This article was written by Miriam Salpeter and originally appeared on AOL Jobs.
You have that pit in the bottom of your stomach every time you need to talk to your boss. If he or she doesn't seem to like you, what can you do? You have a few choices:
1. Throw your hands up and hope you win the lottery soon or
2. Try to figure out why you're not a favorite in the office and make changes so you can earn some favor with the boss.
Unless a windfall or a new job is in the offing, it's time to make changes.
Your boss probably doesn't like you if:
1. You – and your work – are always late.
If you're the employee who never finishes projects on time, or you consistently stroll into your office 30 minutes late, you aren't winning any points with the boss -- or your co-workers. If there is a certain time that you are expected at your desk, it's disrespectful to flaunt the rules and come in when it's convenient for you. If your work is always late, you're probably preventing your colleagues from getting their part done. These are two cardinal sins.
This is an easy one. Be on time and finish your work. Learn from your mistakes. If it takes you longer than expected to finish projects, either ask for help ahead of time, or make extra time in your schedule to get everything done. That may mean skipping those long lunches and extended coffee breaks, which aren't winning you any points, either.
2. You take no initiative.
Especially if you've been in your job for a year or more, your boss expects you to know how to handle certain issues. If you come running to ask for help every time an unexpected situation arises, it's a drain on your boss who always needs to tell you what to do next.
Learn from situations you've handled in the past and take the reins of your job. Instead of panicking and asking for help, make a decision and solve the problem at hand.
Of course, there's always the flip side to any issue: If your boss is a micro-manager, he or she probably doesn't like it if you never ask before you act. In that case, take the opposite approach: Contact your boss with the problem and suggest the solution before you take action.
3. You don't communicate.
No boss likes an employee who never tells him anything. For example, if you had an unfortunate run-in with a client, and the boss hears about it third-hand, you are not going to be on the "nice" list. No one likes negative surprises, least of all bosses.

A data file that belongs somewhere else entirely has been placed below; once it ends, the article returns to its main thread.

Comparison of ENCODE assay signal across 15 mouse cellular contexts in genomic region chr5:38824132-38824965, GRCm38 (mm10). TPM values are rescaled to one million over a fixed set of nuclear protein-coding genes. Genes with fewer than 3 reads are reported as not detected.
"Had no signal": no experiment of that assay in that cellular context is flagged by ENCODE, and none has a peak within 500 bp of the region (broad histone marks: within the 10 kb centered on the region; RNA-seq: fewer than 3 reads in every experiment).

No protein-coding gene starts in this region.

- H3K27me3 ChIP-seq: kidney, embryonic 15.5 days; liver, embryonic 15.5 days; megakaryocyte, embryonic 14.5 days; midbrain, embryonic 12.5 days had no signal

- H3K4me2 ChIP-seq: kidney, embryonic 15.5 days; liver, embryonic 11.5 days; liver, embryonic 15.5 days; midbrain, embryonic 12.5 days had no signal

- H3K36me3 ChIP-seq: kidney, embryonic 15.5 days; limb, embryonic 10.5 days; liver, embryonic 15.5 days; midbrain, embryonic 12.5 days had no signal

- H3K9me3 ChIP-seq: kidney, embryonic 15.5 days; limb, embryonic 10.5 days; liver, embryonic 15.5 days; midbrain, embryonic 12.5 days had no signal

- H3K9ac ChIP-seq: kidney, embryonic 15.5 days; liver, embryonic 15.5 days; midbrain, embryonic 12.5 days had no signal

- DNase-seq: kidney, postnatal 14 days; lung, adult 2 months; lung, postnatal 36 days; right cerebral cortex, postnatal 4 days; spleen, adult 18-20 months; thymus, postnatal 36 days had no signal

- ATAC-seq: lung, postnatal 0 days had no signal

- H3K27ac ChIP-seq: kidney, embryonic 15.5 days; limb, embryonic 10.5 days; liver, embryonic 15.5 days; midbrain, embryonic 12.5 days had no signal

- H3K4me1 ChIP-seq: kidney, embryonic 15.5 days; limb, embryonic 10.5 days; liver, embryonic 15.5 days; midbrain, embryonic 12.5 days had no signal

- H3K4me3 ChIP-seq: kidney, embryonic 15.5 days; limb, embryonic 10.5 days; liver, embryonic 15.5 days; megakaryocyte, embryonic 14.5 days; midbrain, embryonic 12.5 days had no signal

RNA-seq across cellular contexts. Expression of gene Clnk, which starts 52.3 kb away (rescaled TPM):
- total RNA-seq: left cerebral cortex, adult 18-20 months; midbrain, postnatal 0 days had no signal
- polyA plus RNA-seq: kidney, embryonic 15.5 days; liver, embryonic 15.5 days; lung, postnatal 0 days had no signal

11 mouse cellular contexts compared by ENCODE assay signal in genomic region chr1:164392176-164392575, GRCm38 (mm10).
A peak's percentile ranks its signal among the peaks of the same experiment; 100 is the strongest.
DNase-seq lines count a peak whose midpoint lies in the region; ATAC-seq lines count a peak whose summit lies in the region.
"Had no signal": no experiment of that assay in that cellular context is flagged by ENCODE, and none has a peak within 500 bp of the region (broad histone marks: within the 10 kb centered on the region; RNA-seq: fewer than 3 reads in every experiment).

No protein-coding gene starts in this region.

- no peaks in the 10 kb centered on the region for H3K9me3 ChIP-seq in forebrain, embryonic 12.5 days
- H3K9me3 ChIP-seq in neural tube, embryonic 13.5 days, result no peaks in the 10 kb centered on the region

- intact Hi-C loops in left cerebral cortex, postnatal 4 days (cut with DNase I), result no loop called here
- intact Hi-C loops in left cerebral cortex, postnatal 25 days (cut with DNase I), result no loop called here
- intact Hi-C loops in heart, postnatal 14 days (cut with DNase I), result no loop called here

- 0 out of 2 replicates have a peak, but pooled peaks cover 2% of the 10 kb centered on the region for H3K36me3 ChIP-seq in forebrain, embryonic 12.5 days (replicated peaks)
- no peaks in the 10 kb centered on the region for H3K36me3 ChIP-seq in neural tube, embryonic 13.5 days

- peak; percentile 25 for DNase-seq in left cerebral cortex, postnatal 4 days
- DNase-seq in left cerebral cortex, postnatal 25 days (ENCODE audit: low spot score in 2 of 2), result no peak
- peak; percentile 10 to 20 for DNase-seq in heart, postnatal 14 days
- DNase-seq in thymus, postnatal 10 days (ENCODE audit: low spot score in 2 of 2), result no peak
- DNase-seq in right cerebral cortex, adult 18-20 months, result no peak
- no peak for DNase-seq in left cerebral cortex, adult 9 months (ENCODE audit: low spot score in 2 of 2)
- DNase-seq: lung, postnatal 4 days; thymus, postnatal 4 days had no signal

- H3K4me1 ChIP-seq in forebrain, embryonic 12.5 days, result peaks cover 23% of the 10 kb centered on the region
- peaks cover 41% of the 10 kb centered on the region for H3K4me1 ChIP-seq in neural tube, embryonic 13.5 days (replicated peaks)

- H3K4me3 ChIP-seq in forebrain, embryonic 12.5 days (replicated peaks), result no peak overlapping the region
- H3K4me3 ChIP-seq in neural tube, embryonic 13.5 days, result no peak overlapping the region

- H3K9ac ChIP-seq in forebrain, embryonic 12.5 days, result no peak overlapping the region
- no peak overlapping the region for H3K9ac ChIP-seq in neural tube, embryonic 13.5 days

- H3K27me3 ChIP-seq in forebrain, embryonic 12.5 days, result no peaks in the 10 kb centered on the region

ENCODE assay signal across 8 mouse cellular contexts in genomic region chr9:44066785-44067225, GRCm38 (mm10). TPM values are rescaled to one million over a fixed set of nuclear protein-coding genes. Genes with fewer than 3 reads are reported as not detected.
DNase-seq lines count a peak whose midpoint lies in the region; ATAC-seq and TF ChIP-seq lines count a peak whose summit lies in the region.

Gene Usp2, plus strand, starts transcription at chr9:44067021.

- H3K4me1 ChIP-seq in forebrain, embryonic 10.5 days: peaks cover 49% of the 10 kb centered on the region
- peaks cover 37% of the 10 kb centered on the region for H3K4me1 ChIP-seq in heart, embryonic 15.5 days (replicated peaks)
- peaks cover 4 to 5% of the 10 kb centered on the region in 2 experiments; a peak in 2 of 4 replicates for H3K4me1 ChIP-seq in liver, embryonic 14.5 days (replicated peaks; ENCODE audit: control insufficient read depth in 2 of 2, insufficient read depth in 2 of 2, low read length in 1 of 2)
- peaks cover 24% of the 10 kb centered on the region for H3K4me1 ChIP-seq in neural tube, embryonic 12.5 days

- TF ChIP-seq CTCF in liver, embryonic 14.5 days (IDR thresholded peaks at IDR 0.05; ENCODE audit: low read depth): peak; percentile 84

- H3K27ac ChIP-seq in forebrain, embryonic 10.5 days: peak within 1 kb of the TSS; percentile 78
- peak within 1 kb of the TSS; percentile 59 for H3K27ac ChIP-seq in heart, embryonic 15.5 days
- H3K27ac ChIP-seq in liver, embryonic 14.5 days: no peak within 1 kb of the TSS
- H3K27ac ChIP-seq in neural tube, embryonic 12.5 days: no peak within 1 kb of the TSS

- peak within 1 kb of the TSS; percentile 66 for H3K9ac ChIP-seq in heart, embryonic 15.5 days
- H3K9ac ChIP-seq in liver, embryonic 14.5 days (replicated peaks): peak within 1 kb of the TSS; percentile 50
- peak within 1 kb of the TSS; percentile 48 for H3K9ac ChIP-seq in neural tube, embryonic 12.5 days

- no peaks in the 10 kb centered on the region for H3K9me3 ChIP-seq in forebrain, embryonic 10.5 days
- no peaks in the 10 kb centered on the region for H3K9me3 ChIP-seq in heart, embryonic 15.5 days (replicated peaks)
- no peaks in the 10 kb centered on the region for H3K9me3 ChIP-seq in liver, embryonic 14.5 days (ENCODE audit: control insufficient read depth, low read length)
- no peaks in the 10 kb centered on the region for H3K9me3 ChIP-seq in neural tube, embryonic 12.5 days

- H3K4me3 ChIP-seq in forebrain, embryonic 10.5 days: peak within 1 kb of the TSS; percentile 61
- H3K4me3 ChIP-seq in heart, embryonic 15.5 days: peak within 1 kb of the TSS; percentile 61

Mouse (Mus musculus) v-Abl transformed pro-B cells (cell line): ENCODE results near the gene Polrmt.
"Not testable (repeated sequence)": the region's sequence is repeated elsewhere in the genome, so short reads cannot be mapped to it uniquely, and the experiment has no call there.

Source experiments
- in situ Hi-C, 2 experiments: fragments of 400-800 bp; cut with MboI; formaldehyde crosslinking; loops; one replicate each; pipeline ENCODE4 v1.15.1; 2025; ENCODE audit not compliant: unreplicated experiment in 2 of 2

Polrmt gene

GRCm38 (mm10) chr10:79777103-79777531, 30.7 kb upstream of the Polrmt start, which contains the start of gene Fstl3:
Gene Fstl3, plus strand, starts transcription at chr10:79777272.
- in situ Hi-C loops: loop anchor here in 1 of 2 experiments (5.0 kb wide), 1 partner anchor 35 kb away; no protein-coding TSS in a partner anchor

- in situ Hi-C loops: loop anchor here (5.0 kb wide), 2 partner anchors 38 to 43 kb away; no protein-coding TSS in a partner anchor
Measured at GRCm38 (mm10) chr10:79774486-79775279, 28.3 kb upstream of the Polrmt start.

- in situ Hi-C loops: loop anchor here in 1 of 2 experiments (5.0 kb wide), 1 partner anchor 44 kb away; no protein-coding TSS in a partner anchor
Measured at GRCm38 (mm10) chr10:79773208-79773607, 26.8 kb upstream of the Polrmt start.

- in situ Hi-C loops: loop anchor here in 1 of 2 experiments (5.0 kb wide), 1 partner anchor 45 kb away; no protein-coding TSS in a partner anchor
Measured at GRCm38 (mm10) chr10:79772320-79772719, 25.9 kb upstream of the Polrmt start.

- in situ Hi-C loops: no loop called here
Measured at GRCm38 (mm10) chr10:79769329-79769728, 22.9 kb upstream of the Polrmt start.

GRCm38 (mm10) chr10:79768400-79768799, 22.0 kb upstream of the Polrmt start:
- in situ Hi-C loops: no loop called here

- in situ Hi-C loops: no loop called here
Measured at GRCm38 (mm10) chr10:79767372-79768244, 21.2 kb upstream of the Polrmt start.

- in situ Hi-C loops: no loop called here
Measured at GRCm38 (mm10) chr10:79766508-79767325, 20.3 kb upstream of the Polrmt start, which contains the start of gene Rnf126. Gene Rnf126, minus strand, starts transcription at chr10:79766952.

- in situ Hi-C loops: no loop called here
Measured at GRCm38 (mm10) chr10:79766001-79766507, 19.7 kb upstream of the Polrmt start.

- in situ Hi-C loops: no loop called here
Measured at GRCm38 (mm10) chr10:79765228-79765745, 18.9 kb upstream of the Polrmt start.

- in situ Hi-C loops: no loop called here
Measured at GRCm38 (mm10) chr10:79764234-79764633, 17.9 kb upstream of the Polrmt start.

This is easy. Just keep your boss in the loop. Send a quick email update at appropriate intervals. Ask your boss how often he'd like a check-in email, and make a point to keep him in the loop if anything comes up that he will want to know in the interim.
4. You blame other people.
If you'd win the "pass the buck" contest at your workplace, don't be surprised if you're not a boss favorite.
Start to take some responsibility when things go wrong on your watch. Explain the problem and what you've already done to make sure it doesn't happen again.
5. You are a drama king or queen.
Given a choice, most bosses would choose to fire the employee who stirs up the most drama in the office. If that person is you, take note: Your head could be on the chopping block. Are you the first to spread a rumor? Quick to run to one colleague to share some news that's sure to fuel discontent? Are you the first to complain or criticize when there are new policies or procedures? Do you try to rile up your colleagues to gang up against your manager? Are you creating problems where none existed? While personality traits are tough to self-assess, try to objectively evaluate your behavior. You're probably stirring up drama outside of work, too. If a friend calls you a drama queen, take pause and ask yourself: Am I considered a troublemaker at work?
Once you identify the problem, tone it down. Stop before you share juicy gossip. Don't complain -- for once. Think about how you can improve morale in your office instead of destroying it. When you make efforts to change, it's possible you can alter the impression people have of you, and improve your relationship with the boss.
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